New Test For Checking On Women's Eggs

I just read about this new test that should be available at fertility clinics very soon. This test is supposed to give women some very important information--how many good eggs they have left.

Plan Ahead, the first test of its kind to test and predict a woman's "ovarian reserve," will be available in fertility clinics in eleven states in the next few weeks. Marketed by Repromedix, it will be available for $350 to women who want a higher-tech insight into family planning than has previously been available.

Basically Plan Ahead will determine how many viable eggs a woman has by following three different hormone levels. The hormone levels are combined with the woman's age and estrogen levels to create a formula for her fertility. Or at least conceive a score for how many eggs are viable for reproduction.

It can't predict whether or not a woman is fertile or how quickly she will get pregnant. It also cannot determine the rate of deterioration of the viable eggs she does have.

All the math and blood tests and money and technology tells a woman one thing: If she's at risk of having a low supply of "good eggs." It is geared towards women in their mid to late thirty's that are having difficulty conceiving and are considering in vitro fertilization.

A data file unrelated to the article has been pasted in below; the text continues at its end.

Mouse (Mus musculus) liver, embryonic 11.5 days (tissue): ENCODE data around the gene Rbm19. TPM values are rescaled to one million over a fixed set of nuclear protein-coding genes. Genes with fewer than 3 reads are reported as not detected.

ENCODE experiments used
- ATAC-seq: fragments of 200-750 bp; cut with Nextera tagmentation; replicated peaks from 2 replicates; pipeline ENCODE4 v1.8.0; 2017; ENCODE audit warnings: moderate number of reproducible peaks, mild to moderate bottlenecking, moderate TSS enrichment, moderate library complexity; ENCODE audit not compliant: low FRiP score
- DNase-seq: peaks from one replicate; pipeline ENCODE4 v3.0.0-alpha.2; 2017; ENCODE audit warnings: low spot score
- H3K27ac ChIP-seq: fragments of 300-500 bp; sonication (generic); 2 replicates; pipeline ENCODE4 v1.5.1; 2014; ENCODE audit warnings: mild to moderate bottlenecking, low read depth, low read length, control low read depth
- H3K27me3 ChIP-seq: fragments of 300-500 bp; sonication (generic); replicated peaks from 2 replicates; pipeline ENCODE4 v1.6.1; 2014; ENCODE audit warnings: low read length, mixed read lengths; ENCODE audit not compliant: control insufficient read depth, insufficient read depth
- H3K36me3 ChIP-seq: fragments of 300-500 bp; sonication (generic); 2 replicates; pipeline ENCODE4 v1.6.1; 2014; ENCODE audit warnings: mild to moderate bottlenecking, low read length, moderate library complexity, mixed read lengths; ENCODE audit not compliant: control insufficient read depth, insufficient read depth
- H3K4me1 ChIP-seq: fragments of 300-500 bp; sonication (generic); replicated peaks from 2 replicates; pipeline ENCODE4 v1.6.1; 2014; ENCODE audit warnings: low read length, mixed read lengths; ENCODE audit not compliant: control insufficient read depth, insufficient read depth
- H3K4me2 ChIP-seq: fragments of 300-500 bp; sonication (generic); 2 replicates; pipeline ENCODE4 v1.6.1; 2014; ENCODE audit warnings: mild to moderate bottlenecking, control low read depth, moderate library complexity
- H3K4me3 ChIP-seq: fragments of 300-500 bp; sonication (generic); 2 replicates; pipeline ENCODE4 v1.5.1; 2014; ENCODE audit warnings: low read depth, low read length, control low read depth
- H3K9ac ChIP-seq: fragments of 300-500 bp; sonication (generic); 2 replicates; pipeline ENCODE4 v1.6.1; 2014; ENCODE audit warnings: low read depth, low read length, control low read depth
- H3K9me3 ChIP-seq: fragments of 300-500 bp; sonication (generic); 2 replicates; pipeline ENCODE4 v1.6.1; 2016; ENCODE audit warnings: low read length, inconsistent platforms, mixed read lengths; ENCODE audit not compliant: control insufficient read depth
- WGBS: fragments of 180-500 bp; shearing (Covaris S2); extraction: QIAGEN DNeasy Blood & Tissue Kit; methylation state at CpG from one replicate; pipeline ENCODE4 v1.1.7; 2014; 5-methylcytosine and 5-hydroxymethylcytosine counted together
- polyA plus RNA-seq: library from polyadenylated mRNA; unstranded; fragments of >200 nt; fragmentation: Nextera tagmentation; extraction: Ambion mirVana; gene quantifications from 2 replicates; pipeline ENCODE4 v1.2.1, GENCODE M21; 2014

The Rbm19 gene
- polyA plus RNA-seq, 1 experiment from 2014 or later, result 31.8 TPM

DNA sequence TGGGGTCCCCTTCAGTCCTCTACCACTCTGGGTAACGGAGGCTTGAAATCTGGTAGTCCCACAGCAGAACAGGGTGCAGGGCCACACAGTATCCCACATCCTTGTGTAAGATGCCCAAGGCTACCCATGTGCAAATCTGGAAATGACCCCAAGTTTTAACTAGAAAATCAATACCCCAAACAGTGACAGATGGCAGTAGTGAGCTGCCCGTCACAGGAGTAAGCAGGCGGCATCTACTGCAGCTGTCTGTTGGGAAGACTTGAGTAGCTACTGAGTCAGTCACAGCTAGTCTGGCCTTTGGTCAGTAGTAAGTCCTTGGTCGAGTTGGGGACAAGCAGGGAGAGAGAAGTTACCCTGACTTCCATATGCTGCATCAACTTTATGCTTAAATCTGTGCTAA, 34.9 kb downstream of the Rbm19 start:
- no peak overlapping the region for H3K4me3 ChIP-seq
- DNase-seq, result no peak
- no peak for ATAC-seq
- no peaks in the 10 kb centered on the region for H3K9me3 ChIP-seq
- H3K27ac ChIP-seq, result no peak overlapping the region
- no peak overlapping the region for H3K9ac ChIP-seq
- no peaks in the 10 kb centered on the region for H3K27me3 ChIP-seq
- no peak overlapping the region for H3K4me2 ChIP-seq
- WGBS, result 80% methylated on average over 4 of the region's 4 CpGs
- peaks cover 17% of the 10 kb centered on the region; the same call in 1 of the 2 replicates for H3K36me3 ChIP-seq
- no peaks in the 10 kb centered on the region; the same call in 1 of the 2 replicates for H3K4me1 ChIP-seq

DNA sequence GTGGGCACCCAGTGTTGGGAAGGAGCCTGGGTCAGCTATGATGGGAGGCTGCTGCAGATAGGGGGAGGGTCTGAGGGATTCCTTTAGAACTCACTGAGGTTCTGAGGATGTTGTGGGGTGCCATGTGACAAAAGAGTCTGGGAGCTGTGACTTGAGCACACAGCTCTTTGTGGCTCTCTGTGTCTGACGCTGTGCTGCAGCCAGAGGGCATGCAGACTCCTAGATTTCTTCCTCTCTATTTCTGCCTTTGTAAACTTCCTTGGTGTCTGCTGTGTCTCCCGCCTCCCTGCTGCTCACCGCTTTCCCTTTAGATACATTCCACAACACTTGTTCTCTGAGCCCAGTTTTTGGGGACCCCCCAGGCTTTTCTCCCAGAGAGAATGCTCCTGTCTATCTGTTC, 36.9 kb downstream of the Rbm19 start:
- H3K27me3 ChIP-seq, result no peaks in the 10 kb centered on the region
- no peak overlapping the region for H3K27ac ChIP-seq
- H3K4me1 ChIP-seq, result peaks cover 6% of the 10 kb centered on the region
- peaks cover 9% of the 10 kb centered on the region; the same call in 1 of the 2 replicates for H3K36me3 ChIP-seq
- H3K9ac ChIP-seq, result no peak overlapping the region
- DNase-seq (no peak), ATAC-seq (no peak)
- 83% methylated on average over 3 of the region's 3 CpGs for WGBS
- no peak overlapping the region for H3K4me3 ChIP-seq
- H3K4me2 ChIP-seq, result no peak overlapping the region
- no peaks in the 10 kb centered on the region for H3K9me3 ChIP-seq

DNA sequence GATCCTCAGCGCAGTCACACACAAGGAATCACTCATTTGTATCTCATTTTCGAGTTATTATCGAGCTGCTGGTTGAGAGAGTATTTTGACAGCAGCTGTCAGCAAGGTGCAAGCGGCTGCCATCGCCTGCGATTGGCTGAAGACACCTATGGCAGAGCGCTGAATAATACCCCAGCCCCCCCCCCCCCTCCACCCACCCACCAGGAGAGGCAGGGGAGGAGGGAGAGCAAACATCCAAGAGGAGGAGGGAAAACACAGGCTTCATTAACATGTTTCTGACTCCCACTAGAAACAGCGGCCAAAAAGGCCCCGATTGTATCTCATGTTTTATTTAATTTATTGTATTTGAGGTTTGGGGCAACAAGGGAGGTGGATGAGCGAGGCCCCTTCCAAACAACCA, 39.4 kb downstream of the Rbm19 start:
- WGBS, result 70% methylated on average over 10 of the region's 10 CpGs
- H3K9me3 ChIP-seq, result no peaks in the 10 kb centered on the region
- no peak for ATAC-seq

What do you think? Will this be a helpful test, or just another expensive option for women to consider doing tat are having enough stress trying to conceive?

And some doctors say there is too premature to offer this test to he public. And some medical professionals worry about false reassurances the test results might give some women, or the panic results might send some women into.

Personally, I see no harm in it if a woman wants to give it a try. Life is all about decisions, including when to start a family. So perhaps this will give women more information to take into consideration as they make decisions about work, career and babies. I think women will realize this test is not a guarantee of future pregnancies, nor that it is 100 percent accurate. But it could provide some helpful information that a woman may not have had access to before.

What do you think? Is this a good thing or a bad thing? Would this test and the possible information it provides be worth the cost? Or is it another anxiety laden test women do not need to financially and mentally stress themselves out over?

Read this article in full right here.

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@2023 All Rights Reserved.